Jacob Appelbaum: Revolutionary times



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Thoughts Are Free

Die Gedanken sind frei.
My mind is my treasure
Die Gedanken sind frei.
My thoughts give me pleasure
No scholar can map them
No lawyer can trap them
No one can deny
Die Gedanken sind frei.

Die Gedanken sind frei.
My mind gives me power.
Die Gedanken sind frei.
My thoughts freely flower
Though critics may blame me,
Deride me and shame me
My conscience decrees
I think as I please.

Though they put me on trial
And cast me in prison
My thoughts all the while
Give voice to my vision
Obeying no orders
Respecting no borders
My spirit shall fly
Die Gedanken sind frei.

Thanks, Jake. We'll carry on.

EmmaGoldstein more than 2 years ago

Interview is about him

About being full of himself, you read an interview about him, his life and work and though that the questions you would ask were much better, followed by a very good assertion (you are missing something) and a question about Assange including "world conspiracy", an expression that shows you are both doubting that it is a rigged case and that you are not getting enough read on the subject - there was enough proof even before the Snowden leaks showed this kind of operation is common. Anything Appelbaum could say about Assange's case you would dismiss with "his opinion is not the truth".
Appelbaum is a journalist, if you are after the important questions you should read the reporting that he does. If you read some of Snowden's leaks you would know that they make up "victims" of people they are trying to destroy (like Assange). Look for "How Covert Agents Infiltrate the Internet to Manipulate, Deceive, and Destroy Reputations" on The Intercep.
Calling him a paranoid after all the proof that he is right has been published, some of it by himself, shows only that you chose to be unninformed. That's the exact kind of accusation that is not valid anymore after the Snowden leaks, as he pointed out in this interview.
I suggest you watch "to protect and infect part II" on youtube, it would make you a better person.

Jonathas Fudge more than 2 years ago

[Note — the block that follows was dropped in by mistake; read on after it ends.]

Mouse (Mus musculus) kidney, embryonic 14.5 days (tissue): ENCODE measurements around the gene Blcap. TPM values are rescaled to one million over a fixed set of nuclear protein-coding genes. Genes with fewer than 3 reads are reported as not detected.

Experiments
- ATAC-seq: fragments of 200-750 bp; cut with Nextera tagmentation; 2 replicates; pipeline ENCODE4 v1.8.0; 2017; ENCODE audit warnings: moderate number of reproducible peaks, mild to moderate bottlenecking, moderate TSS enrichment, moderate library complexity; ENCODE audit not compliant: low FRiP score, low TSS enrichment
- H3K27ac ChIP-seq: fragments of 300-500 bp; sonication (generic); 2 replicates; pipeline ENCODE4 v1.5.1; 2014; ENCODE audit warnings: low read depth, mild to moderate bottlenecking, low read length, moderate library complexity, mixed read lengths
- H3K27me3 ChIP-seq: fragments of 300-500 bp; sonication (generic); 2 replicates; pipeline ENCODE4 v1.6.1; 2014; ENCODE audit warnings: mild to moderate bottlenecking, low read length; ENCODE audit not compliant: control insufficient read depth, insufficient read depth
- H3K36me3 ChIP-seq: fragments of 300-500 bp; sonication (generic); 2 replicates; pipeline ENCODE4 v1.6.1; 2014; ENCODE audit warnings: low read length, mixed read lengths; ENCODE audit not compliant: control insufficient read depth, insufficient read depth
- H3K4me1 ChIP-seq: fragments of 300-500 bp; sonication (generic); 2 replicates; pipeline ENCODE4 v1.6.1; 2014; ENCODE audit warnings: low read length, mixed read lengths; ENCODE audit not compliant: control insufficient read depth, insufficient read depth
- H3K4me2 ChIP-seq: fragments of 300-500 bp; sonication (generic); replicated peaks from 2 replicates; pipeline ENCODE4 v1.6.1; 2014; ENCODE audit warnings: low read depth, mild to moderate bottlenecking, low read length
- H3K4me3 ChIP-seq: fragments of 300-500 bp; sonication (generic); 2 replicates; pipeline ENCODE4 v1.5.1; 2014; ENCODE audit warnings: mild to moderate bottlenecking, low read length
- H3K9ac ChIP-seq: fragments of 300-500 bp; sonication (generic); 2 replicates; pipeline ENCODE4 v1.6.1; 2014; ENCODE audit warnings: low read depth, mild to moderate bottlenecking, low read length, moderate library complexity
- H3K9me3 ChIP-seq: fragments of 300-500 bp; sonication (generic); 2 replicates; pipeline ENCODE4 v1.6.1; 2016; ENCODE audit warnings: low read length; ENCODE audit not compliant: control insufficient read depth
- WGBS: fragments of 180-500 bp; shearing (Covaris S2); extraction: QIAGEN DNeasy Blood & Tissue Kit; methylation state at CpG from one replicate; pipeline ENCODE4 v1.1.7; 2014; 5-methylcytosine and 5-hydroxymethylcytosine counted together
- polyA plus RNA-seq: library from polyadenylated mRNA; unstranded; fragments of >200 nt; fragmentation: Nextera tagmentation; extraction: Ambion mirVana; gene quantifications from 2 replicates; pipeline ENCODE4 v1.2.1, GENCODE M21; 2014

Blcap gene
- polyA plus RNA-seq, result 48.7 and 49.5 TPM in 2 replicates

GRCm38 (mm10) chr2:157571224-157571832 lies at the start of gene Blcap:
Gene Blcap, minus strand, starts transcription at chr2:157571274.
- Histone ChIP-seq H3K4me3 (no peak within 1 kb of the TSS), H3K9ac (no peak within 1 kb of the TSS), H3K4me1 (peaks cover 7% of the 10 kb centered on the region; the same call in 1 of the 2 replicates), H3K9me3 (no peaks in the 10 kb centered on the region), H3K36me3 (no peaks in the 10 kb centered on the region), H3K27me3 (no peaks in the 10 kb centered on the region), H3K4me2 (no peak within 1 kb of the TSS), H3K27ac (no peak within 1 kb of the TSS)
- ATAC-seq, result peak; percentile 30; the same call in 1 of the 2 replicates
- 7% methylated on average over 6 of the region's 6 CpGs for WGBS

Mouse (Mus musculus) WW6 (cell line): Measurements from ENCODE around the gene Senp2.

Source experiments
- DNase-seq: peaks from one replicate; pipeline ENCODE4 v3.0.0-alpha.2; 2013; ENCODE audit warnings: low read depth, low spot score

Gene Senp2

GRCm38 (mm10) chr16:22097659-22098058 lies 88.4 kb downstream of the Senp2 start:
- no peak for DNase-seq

Mr. Hayes. I would argue against your comment "Appelbaum comes across as full of himself and paranoid". He is clearly not paranoid - they ARE out to get him, or they wouldn't stop and question him at every airport, or have people spying on his girlfriend with night-vision goggles! And as for "full of himself" - that is the confidence of a man that believes that we, the people, are the ones that hold the power. Don't ever forget that democracy means "the rule of the people". We no longer live in a democracy. We are well aware of the power of corporations to influence politics, and that wars are no longer about protecting peace but about financial gain. if you don't believe these things you are living in a fantasy land.

I'd also like to add that I see so many comments by people like you on the internet, people who are scared of change, that are ready to put down the ideas and confidence of people that are striving for a better world for all so that your can maintain your cosy little existence. Give it up Bill! There will be no more oil under the ground within 20 years (source: Jeremy Rifkin: The Empathic Civilisation/Ross Institute Summer Academy 2010 lecture https://www.youtube.com/watch?v=3EZv9H62xm0 ) a fact that will seriously disrupt every system on earth. Your cosy existence is going to get very uncomfortable in the not-too-distant future. Wouldn't it be better to start believing in, and working towards, a better future now, rather than putting down those that are?

If you're not going to help, keep your mouth shut and get out of our way!


Theo Van Schopes more than 2 years ago

Excellent interview and a great read.

To me Appelbaum comes across as a free spirit who “asserts his rights and refuses submission.” I guess, just like the interviewer and dozens of other readers, I am buying into it. Does it mean I am open to the point of gullibility? Don’t flatter yourself, Mr. Hayes! Your comment doesn't demonstrate critical thinking. It has more to do with resentment and cynicism, both symptoms of underdeveloped critical faculties.

Elvira more than 2 years ago

Great interview

I enjoyed the interview from A to Z. Bill's comment is as undeserved as it pretentious, aiming at both the message and the messenger in a rather random manner. It seems to me that both confront us with crucial issues regarding the significance of a free press in our Big Brother age (I'm referring to the omnipotent powers of the intelligence agencies) as well as the dilemmas faced by people like Poitras and Greenwald. There's a lot more courage in their position than in Mr Hayes' hackneyed comment. Or was it just too sacrilegious to criticise the Guardian?

Hannah more than 2 years ago

A painfully idolizing portrait

Disappointing read. Appelbaum comes across as full of himself and paranoid to a fault. What’s worse, the interviewer seems to buy into it. Where are the critical questions? I would, for instance, be interested in what the interviewee has to say about the apparent hero Assange’s current ordeal. Or am I missing something: are rape accusations also part of world conspiracy?

And why are Appelbaum's answers treated as if they were unquestionably true? Even the questions themselves state his views as if they were facts. "Last year, you decided to move to Berlin after years of harassment by the US government." Come on! The list goes on: why aren’t the preposterously unbelievable claims regarding Appelbaum’s mom researched? Why isn’t he confronted with his hypocrisy regarding what should and should not be published? He blatantly scathes the Guardian for withholding information from the public, but defends his friends doing the exact same thing.

This looks more like idolization than journalism to me.

Bill Hayes more than 2 years ago

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